Relationships and Epilepsy

It is a struggle living with seizures, period. What Is harder is handling productive relationships while dealing with the inevitable.

Every relationship in my life has been impacted by my seizures. Just like every decision I make is impacted by my reality.

I believe anybody who has a debilitating disorder worries In the back of their mind how others will handle your reality and If they are strong enough. Of course, we have no choice but to handle It however we can. The blessed ones have people that stick by their sides through all of it.

Anxiety is a huge part of my life for many factors. Never knowing when a seizure could strike and ruin my day and possibly others or ending up in the hospital.

I was married for 16 years. The man never raised a hand to me and rarely yelled. Although, the words he supposedly joked about at one Doctor appointment, will forever haunt me. Being slapped or yelled at would’ve hurt much less. Regardless, the gut punch I received that day was the beginning of the end. He jokingly said, “Maybe I should find someone younger and healthier, a ‘newer model’.” Laughing, he said just teasing. That was when I learned there is truth behind every “just kidding”. He had indeed already found his younger and healthier person, while deployed. I just didn’t know this for a little while longer. Divorce was final within a year.

My three daughters have basically grown up watching me shake and bleed (from biting my tongue). Although, they didn’t have a choice about dealing with it either, they did great at stepping up to the plate when momma had a seizure. They knew what to do and always respected my wishes of keeping it low key. Often in public, they would find a way to hide me from others so nobody had to freak out. Like one time in Gatlinburg, I had a seizure while standing in line for an attraction. We had just left the Ripley’s Believe It or Not museum. They knew exactly what was happening when their never cursing momma accidentally said a cuss word. They banded together and tackled me against the wall. Not only to hide from others but also to keep me standing. Not an easy feat for a full blown tonic clonic seizure. When it was over, they took charge of everything I had been planning. The girls made a plan of how to deal with our tickets, money, food and getting me back to the hotel to rest it off. Always supportive, they have become great at working as a team. They were all teenagers at that time.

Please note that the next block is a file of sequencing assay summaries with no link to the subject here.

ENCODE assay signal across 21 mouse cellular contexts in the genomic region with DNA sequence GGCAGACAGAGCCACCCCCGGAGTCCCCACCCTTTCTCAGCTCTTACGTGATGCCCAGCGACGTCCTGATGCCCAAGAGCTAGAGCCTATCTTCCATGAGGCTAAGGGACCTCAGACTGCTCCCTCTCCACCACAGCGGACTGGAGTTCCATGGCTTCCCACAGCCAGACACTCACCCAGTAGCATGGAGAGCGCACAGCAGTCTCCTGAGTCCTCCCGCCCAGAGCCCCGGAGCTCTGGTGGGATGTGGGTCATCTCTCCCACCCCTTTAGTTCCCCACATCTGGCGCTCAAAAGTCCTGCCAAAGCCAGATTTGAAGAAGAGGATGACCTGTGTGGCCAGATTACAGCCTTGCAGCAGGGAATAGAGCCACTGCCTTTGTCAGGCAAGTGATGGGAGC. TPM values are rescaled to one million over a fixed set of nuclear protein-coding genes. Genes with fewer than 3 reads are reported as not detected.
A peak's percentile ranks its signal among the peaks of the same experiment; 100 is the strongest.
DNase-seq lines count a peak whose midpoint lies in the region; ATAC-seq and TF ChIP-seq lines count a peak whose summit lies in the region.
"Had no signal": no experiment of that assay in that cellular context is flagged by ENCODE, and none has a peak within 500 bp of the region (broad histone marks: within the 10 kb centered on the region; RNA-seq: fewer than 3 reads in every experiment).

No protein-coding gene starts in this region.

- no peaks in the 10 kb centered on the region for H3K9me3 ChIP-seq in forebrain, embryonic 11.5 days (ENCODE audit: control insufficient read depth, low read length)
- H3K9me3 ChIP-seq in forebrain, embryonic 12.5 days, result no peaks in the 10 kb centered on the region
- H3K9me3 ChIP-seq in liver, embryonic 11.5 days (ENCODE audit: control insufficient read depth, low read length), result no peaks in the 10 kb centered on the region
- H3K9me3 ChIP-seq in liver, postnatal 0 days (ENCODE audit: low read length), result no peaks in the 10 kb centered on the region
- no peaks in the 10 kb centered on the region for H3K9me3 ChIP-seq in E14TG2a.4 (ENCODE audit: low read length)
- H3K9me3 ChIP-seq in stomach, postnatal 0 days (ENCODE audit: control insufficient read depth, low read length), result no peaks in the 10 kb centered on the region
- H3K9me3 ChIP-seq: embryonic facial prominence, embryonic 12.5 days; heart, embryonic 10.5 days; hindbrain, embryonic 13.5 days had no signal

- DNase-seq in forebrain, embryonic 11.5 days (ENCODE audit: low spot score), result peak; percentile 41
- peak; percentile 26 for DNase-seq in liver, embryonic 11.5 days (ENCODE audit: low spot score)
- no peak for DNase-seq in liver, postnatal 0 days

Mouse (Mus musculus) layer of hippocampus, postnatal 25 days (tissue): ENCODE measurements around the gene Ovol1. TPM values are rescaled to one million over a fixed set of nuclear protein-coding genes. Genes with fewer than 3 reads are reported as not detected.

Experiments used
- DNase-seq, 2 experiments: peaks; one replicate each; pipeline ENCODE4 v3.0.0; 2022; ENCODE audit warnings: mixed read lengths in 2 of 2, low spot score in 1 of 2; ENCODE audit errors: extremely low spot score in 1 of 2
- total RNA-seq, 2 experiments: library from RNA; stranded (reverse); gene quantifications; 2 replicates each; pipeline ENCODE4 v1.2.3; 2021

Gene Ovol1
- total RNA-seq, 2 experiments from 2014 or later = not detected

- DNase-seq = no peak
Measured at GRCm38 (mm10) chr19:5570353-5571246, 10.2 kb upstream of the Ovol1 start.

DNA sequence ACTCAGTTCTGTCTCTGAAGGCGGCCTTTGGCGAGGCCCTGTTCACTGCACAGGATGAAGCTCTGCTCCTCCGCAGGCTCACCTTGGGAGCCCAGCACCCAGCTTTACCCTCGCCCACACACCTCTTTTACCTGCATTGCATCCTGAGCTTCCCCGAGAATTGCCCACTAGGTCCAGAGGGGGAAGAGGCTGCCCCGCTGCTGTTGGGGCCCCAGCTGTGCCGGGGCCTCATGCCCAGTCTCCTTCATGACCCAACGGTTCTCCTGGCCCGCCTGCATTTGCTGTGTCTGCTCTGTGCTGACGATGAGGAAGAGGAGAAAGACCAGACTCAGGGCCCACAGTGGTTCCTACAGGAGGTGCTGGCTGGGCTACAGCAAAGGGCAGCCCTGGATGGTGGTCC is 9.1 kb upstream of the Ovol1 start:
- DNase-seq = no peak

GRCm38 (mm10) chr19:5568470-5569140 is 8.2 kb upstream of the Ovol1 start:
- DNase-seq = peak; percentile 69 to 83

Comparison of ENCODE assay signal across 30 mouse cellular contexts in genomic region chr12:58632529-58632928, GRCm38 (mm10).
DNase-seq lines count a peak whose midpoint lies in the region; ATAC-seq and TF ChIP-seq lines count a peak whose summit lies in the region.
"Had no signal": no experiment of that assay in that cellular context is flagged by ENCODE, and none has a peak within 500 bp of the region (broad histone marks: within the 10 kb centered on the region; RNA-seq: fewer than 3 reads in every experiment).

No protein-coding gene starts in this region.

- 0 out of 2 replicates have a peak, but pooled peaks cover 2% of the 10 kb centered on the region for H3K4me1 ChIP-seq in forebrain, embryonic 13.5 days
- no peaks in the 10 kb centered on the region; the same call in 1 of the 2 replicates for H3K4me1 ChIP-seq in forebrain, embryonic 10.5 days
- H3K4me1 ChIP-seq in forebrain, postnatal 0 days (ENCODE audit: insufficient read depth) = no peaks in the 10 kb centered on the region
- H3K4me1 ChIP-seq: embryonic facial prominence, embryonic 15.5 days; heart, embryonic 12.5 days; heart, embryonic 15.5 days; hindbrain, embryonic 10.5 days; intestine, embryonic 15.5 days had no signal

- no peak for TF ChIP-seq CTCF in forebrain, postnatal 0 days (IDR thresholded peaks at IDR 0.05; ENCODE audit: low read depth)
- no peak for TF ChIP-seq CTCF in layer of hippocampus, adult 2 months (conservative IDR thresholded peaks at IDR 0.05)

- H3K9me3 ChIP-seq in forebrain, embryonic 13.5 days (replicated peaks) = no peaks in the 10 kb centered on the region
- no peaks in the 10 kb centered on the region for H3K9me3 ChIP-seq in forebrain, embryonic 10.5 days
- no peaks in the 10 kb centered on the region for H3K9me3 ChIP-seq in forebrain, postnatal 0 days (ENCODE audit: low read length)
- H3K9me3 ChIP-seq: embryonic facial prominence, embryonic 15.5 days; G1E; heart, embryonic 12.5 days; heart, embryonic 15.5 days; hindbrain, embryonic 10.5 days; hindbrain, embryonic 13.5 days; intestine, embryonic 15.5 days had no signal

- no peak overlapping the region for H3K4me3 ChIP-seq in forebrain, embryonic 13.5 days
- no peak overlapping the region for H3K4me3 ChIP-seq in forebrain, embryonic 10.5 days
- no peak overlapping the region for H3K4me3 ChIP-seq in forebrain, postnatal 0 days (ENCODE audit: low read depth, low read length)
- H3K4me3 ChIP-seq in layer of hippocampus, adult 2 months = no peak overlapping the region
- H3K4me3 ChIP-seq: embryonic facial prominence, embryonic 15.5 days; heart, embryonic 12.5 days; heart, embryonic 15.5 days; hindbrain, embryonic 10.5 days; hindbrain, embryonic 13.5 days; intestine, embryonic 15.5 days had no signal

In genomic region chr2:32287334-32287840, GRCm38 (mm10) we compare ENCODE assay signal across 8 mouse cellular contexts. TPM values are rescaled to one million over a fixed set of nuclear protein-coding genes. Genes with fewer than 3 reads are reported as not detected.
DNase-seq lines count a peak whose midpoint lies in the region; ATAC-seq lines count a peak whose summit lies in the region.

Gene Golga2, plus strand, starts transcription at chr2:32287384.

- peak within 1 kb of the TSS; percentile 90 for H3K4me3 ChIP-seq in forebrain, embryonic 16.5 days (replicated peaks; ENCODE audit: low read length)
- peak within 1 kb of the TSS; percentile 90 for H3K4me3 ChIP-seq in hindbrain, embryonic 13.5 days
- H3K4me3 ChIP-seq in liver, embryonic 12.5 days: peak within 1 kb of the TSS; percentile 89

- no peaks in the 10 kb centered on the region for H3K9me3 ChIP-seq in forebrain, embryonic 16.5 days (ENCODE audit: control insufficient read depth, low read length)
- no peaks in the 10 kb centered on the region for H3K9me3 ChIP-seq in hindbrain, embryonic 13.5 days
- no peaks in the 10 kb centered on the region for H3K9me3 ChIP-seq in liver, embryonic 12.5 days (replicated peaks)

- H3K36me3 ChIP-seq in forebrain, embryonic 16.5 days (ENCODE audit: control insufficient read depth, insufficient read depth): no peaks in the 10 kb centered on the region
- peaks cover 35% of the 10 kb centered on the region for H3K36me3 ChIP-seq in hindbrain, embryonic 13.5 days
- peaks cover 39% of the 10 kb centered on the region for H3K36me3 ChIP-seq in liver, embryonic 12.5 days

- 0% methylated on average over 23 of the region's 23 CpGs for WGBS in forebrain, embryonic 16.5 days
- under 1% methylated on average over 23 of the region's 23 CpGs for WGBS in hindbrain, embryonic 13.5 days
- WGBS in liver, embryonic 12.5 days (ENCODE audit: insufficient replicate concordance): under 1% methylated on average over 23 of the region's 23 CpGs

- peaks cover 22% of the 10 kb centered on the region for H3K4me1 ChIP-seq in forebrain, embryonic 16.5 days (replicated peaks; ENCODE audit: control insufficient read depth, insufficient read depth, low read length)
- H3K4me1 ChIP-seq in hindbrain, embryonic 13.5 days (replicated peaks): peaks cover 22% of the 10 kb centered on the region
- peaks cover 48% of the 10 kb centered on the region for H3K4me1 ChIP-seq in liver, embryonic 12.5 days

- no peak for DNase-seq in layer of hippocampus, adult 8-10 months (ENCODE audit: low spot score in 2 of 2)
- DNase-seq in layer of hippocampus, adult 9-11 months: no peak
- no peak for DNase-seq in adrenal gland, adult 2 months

After the divorce, I constantly was being told to move back to my home state so Family could be close. Being the strong, stubborn, independent woman that I am, I refused (for a few years anyway),

I wanted to ‘show them’ that I could take care of myself. Yes, this caused some bad Incidents where I had nobody to help me. Then trying to date was like always having a bombshell to drop before they got too close. Most people were understanding and helpful. I had a few relationships, including a second failed marriage. His gut punch to me was saying he could maybe give me fiveteen years (after we got married). Of course I was shocked and confused. Why get married then? His biggest fear was growing old and not being able to take care of each other. I understand the fear of where my seizures will lead and how bad my future could look. I don’t hold It against him.

It sure feels nice to be in a relationship now where he is quick to cover my eyes and quickly notices my actions or words. Even after being together over a year, he has only seen a couple of bad ones. Although, they scared the crap out of him, he adjusted to it. He thinks with each one, he will only get better at handling them. It really is a lot to ask of someone to watch your violent body movements, hear scary sounds of teeth grinding, gurgling and stopping breathing. I can’t even imagine wiping the blood and sputum, then documenting everything, while hoping I wake up afterwards.

I think the fear and anxiety will forever be there. Wondering when someone cannot take it anymore. Wondering when another person will give up on me. That underlying fear keeps me humble and strong.

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